The Graduate Record Examination (GRE) is a versatile standardized test accepted by a wide range of graduate and business schools worldwide. Unlike the GMAT, which is focused on business school admissions, the GRE is used for a broader spectrum of graduate programs, including humanities, sciences, and engineering.

  • Purpose: Accepted for a variety of graduate programs, including business, law, and other disciplines.
  • Structure: Includes sections on Analytical Writing, Verbal Reasoning, and Quantitative Reasoning.
  • Unique Features: Offers a more diverse range of question types and is often seen as more flexible regarding the types of programs it supports.

Key Differences Between GMAT Focus, GMAT, and GRE

Content and Structure:

  • GMAT Focus:
    • Sections: Quantitative Reasoning, Verbal Reasoning, Data Insights.
    • Duration: Approximately 2.15 hours.
    • Unique for its integration of real-world business problems.
  • GMAT:
    • Sections: Analytical Writing Assessment, Integrated Reasoning, Quantitative, Verbal.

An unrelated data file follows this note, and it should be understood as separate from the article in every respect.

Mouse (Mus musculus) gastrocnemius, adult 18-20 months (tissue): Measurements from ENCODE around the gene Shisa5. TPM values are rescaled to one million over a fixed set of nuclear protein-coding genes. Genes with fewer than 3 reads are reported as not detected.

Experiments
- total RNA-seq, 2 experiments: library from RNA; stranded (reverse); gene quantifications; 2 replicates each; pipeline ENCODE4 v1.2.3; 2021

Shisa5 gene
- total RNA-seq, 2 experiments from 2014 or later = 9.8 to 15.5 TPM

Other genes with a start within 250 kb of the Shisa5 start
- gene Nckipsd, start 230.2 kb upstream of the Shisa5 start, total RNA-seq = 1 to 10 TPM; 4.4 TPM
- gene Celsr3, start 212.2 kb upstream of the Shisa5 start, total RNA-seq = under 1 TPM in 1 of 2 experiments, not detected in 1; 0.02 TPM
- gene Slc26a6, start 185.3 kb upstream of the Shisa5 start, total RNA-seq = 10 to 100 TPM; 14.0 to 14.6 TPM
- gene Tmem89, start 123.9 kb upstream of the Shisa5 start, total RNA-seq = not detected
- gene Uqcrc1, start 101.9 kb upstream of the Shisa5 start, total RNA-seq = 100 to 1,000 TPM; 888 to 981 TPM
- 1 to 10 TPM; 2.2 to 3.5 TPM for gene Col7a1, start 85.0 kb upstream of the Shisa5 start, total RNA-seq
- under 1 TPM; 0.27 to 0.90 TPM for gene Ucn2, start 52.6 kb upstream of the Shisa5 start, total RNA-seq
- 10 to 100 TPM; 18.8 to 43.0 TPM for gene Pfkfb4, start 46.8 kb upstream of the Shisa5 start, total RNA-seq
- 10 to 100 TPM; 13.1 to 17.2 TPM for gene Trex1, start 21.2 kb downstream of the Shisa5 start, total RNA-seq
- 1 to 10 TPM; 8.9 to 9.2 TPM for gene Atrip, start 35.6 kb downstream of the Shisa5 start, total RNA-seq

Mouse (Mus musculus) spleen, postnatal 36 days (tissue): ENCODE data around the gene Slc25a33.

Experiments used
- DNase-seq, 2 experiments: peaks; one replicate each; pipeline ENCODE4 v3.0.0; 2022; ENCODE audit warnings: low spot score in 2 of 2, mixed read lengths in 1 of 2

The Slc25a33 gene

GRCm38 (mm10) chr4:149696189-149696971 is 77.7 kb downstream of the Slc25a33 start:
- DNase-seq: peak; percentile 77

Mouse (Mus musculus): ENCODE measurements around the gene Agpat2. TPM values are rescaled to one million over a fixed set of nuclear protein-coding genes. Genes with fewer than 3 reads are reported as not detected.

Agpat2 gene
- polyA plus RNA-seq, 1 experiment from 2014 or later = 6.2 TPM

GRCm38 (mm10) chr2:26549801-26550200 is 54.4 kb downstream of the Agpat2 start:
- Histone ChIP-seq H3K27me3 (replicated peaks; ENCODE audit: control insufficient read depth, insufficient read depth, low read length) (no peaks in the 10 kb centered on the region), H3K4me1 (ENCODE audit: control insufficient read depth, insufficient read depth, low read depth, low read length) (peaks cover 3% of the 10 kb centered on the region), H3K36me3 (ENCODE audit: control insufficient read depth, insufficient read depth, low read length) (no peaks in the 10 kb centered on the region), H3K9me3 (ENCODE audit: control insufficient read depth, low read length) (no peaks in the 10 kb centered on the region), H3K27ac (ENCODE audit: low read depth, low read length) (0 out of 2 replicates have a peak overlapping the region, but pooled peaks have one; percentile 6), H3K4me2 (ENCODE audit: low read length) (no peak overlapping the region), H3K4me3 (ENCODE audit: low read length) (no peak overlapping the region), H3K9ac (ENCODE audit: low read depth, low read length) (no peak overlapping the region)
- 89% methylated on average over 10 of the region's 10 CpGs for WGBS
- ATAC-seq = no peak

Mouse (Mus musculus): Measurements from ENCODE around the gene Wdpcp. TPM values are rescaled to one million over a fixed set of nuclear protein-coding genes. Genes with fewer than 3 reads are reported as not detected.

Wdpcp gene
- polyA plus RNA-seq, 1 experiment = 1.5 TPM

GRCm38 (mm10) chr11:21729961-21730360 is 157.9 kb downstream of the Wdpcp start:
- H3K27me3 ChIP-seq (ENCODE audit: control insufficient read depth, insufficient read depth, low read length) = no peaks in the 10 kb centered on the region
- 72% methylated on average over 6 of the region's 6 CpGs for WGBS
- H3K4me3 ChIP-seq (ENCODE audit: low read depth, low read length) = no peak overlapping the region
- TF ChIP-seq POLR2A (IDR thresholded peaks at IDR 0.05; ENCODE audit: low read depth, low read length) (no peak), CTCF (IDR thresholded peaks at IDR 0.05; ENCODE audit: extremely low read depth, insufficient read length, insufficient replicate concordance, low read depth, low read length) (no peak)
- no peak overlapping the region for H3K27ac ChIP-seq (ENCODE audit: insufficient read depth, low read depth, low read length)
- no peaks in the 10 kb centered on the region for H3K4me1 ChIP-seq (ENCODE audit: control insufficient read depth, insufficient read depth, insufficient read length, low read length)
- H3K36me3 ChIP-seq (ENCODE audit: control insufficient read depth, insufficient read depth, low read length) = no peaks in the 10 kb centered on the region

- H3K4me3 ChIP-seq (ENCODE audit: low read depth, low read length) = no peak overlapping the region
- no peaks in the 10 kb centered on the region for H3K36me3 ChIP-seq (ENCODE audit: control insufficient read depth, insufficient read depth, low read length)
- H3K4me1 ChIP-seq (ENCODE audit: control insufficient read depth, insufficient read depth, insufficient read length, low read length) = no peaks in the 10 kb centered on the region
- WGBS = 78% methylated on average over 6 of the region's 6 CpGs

• Duration: Approximately 3.5 hours.
    • Known for its emphasis on quantitative skills and critical reasoning.
  • GRE:
    • Sections: Analytical Writing, Verbal Reasoning, Quantitative Reasoning.
    • Duration: Approximately 1.58 hours.
    • Offers a broader range of verbal and quantitative questions, and allows for more varied academic backgrounds.

Scoring Systems:

  • GMAT Focus:
    • Scaled score range: Typically from 205 to 805.
    • Includes separate scores for each section and an overall score.
  • GMAT:
    • Scaled score range: 200 to 800.
    • Provides individual scores for each section (Analytical Writing, Integrated Reasoning, Quantitative, Verbal) and a total score.
  • GRE:
    • Scaled score range: Verbal and Quantitative sections scored between 130-170 each, and Analytical Writing scored between 0-6.
    • Provides scores for each section and a composite score.

Test Availability and Locations:

  • GMAT Focus:
    • Availability: Offered multiple times a year at various testing centres worldwide.
    • Locations: Numerous global testing centers, with options for online testing.
  • GMAT:
    • Availability: Available year-round at designated testing centers globally.
    • Locations: Extensive network of test centers and online testing options.